Wednesday, 2 August 2017

Languages Of Other Times

The Eloi language is:

 "...a strange and very sweet and liquid tongue."
-HG Wells, The Time Machine (London, 1977), Chapter 5, p. 29.

The artificial language of the Time Patrol, Temporal, is:

"...a miracle of logically organized expressiveness."
-Poul Anderson, "Time Patrol" IN Anderson, Time Patrol (Riverdale, NY, 2006), pp. 1-53 AT p. 12.

The Exaltationists' birthtime language comprises euphonius, precise and concise trills and purrs.
-Poul Anderson, The Shield  Of Time (New York, 1991), Part Two, 209 B.C., p. 83.

Neither Wells nor Anderson imparts a single word of these languages. However, in any authentic screen adaptations of their works, we should hear the languages spoken. Because the Time Traveller does not understand the Eloi, their converstation should not be subtitled. However, Time Patrolman Manse Everard eavesdrops on Exaltationists conversing in their birthtime language so, in this case, we should hear their dialogue and read English subtitles.

Everard, speaking into a Patrol communicator, says in Temporal:

"'Unattached Everard. Come immediately. Combat.'"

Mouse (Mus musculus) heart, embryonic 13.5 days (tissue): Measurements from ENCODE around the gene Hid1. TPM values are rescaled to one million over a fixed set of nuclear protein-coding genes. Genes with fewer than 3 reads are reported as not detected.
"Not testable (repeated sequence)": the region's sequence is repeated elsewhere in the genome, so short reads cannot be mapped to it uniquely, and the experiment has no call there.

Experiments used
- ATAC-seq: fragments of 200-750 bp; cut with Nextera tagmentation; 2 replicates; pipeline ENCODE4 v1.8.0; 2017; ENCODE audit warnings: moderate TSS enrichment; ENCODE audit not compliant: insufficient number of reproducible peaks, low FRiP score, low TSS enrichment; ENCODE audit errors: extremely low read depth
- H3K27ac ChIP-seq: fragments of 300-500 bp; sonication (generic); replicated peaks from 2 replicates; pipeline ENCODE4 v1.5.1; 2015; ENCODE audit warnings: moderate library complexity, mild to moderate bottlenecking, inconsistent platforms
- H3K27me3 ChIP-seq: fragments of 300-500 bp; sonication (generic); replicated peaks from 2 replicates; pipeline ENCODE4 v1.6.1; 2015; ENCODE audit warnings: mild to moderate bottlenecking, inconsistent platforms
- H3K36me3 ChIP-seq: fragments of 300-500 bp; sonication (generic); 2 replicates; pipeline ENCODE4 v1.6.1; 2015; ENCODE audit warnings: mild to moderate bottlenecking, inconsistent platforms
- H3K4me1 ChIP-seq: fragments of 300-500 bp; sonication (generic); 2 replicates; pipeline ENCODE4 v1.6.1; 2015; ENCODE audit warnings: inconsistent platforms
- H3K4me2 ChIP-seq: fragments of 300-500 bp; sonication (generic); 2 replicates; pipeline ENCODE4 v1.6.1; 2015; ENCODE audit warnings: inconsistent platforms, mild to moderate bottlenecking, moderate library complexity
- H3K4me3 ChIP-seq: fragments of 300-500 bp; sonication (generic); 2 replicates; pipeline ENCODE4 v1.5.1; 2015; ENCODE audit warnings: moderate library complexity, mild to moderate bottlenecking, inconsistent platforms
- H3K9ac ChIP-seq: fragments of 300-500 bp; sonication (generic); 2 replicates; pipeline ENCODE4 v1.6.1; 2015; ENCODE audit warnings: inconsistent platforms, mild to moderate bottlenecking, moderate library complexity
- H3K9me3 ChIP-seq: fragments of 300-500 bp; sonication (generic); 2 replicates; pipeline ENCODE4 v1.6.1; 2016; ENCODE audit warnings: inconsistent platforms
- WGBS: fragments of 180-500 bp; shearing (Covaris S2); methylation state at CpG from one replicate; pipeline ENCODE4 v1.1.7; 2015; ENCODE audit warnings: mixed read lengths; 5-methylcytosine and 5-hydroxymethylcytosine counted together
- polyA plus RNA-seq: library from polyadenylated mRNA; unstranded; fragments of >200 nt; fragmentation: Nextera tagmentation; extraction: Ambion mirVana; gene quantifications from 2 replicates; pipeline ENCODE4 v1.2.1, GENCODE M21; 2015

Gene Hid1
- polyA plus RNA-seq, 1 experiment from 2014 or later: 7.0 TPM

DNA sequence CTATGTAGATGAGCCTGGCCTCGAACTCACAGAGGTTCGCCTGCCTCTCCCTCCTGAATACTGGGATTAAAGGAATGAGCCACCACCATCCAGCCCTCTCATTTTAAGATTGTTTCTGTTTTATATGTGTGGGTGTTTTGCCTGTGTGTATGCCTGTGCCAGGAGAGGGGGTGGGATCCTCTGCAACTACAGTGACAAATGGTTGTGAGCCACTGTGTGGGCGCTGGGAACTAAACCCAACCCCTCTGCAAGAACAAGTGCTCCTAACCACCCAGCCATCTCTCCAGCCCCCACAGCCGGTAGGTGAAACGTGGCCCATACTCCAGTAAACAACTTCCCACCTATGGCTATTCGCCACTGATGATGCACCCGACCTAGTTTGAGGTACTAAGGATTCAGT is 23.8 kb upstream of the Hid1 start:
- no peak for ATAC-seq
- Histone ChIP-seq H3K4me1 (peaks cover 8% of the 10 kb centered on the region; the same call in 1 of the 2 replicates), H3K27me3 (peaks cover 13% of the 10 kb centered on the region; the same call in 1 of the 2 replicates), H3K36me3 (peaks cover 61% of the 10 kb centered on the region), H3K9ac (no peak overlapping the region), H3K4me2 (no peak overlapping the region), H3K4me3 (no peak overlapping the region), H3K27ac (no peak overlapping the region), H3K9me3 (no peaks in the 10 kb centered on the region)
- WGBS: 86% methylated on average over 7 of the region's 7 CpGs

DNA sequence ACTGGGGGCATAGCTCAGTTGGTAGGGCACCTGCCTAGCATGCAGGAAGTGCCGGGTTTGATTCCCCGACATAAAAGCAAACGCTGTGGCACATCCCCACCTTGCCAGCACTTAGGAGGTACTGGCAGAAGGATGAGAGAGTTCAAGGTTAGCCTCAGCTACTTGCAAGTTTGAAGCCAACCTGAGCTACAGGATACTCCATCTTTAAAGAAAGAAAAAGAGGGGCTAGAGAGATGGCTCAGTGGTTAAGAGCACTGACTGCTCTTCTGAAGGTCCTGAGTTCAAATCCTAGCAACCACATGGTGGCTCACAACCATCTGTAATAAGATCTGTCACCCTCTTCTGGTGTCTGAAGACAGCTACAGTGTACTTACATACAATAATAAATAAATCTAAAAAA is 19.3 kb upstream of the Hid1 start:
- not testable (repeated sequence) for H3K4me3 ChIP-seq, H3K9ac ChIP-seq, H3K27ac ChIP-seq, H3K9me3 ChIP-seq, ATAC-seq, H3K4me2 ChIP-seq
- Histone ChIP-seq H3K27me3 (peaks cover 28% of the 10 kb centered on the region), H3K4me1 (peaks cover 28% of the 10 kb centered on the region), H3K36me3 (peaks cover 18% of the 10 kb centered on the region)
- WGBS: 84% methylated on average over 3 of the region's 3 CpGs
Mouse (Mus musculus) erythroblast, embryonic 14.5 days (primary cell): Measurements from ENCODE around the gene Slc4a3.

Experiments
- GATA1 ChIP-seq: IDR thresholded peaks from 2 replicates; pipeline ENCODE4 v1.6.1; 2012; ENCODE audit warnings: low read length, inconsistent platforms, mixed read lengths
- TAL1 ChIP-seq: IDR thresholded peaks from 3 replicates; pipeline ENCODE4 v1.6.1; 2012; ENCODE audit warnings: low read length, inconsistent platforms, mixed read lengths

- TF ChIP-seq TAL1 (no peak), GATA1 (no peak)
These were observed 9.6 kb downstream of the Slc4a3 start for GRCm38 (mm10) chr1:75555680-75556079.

-The Shield Of Time, Part Two, 209 B.C., p. 113.

We should hear that while reading a subtitle.


Sean M. Brooks said...

Kaor, Paul!

And how different would the Anglic of the Terran Empire of Dominic Flandry's time be from our English? It was different enough that Flandry had to read a translation of Elizabeth Barrett Browning's "A Musical Instrument" (mentioned in A KNIGHT OF GHOSTS AND SHADOWS). I do wish Poul Anderson had given us a paragraph or two Anglic!


S.M. Stirling said...

L. Sprague de Camp did an extrapolation of English that makes a lot of sense, "Language for Time Travelers".

Paul Shackley said...

Mr Stirling,
Thank you for your continued contributions which enhance the blog no end.

Sean M. Brooks said...

Dear Mr. Stirling and Paul!

Mr. Stirling, I looked up your link about how languages changes, very interesting. And I can imagine the spellings of many words changing: kwack for quack, kween for queen, kwick for quick, kwiver for quiver, etc.

Paul, I agree! I'm very glad S.M. Stirling drops by so often!